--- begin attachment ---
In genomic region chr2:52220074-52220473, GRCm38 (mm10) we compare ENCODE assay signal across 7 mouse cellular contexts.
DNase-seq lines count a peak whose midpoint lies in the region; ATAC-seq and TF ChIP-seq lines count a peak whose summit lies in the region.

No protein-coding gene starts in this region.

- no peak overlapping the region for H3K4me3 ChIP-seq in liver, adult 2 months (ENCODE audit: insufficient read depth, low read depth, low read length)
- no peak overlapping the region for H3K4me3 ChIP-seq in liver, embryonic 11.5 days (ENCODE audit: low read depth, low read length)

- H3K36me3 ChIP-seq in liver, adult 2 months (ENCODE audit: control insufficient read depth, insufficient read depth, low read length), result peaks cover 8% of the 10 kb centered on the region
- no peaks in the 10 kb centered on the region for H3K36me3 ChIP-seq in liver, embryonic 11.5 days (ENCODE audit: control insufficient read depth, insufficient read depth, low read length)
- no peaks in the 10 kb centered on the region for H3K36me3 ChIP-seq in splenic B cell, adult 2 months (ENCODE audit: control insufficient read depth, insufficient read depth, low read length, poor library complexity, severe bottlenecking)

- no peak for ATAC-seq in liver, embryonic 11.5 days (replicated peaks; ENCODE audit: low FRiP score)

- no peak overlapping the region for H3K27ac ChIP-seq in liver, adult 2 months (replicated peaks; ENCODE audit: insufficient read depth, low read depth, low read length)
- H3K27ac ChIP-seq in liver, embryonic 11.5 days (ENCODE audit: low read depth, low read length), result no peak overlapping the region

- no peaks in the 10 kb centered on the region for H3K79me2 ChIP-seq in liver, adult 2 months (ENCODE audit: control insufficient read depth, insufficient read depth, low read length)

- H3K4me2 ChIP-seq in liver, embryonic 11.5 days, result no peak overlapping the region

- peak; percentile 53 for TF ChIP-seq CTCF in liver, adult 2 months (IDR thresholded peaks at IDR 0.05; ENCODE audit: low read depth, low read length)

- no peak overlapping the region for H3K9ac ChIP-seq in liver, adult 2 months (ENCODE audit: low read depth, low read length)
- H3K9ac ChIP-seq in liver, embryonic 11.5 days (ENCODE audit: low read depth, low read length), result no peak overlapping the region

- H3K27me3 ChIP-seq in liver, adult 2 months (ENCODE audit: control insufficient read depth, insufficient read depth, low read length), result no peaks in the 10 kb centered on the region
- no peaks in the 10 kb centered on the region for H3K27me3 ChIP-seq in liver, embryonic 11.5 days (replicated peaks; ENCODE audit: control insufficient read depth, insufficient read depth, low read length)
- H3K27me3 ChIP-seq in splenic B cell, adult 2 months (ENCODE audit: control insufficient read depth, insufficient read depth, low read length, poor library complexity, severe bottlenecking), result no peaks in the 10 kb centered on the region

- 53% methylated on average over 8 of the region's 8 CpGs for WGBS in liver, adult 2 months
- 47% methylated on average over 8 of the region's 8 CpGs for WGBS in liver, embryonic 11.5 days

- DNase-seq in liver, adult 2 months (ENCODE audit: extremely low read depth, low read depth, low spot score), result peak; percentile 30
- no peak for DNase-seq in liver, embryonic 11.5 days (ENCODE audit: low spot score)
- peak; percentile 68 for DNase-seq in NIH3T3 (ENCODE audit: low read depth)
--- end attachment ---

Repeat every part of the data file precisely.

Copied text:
In genomic region chr2:52220074-52220473, GRCm38 (mm10) we compare ENCODE assay signal across 7 mouse cellular contexts.
DNase-seq lines count a peak whose midpoint lies in the region; ATAC-seq and TF ChIP-seq lines count a peak whose summit lies in the region.

No protein-coding gene starts in this region.

- no peak overlapping the region for H3K4me3 ChIP-seq in liver, adult 2 months (ENCODE audit: insufficient read depth, low read depth, low read length)
- no peak overlapping the region for H3K4me3 ChIP-seq in liver, embryonic 11.5 days (ENCODE audit: low read depth, low read length)

- H3K36me3 ChIP-seq in liver, adult 2 months (ENCODE audit: control insufficient read depth, insufficient read depth, low read length), result peaks cover 8% of the 10 kb centered on the region
- no peaks in the 10 kb centered on the region for H3K36me3 ChIP-seq in liver, embryonic 11.5 days (ENCODE audit: control insufficient read depth, insufficient read depth, low read length)
- no peaks in the 10 kb centered on the region for H3K36me3 ChIP-seq in splenic B cell, adult 2 months (ENCODE audit: control insufficient read depth, insufficient read depth, low read length, poor library complexity, severe bottlenecking)

- no peak for ATAC-seq in liver, embryonic 11.5 days (replicated peaks; ENCODE audit: low FRiP score)

- no peak overlapping the region for H3K27ac ChIP-seq in liver, adult 2 months (replicated peaks; ENCODE audit: insufficient read depth, low read depth, low read length)
- H3K27ac ChIP-seq in liver, embryonic 11.5 days (ENCODE audit: low read depth, low read length), result no peak overlapping the region

- no peaks in the 10 kb centered on the region for H3K79me2 ChIP-seq in liver, adult 2 months (ENCODE audit: control insufficient read depth, insufficient read depth, low read length)

- H3K4me2 ChIP-seq in liver, embryonic 11.5 days, result no peak overlapping the region

- peak; percentile 53 for TF ChIP-seq CTCF in liver, adult 2 months (IDR thresholded peaks at IDR 0.05; ENCODE audit: low read depth, low read length)

- no peak overlapping the region for H3K9ac ChIP-seq in liver, adult 2 months (ENCODE audit: low read depth, low read length)
- H3K9ac ChIP-seq in liver, embryonic 11.5 days (ENCODE audit: low read depth, low read length), result no peak overlapping the region

- H3K27me3 ChIP-seq in liver, adult 2 months (ENCODE audit: control insufficient read depth, insufficient read depth, low read length), result no peaks in the 10 kb centered on the region
- no peaks in the 10 kb centered on the region for H3K27me3 ChIP-seq in liver, embryonic 11.5 days (replicated peaks; ENCODE audit: control insufficient read depth, insufficient read depth, low read length)
- H3K27me3 ChIP-seq in splenic B cell, adult 2 months (ENCODE audit: control insufficient read depth, insufficient read depth, low read length, poor library complexity, severe bottlenecking), result no peaks in the 10 kb centered on the region

- 53% methylated on average over 8 of the region's 8 CpGs for WGBS in liver, adult 2 months
- 47% methylated on average over 8 of the region's 8 CpGs for WGBS in liver, embryonic 11.5 days

- DNase-seq in liver, adult 2 months (ENCODE audit: extremely low read depth, low read depth, low spot score), result peak; percentile 30
- no peak for DNase-seq in liver, embryonic 11.5 days (ENCODE audit: low spot score)
- peak; percentile 68 for DNase-seq in NIH3T3 (ENCODE audit: low read depth)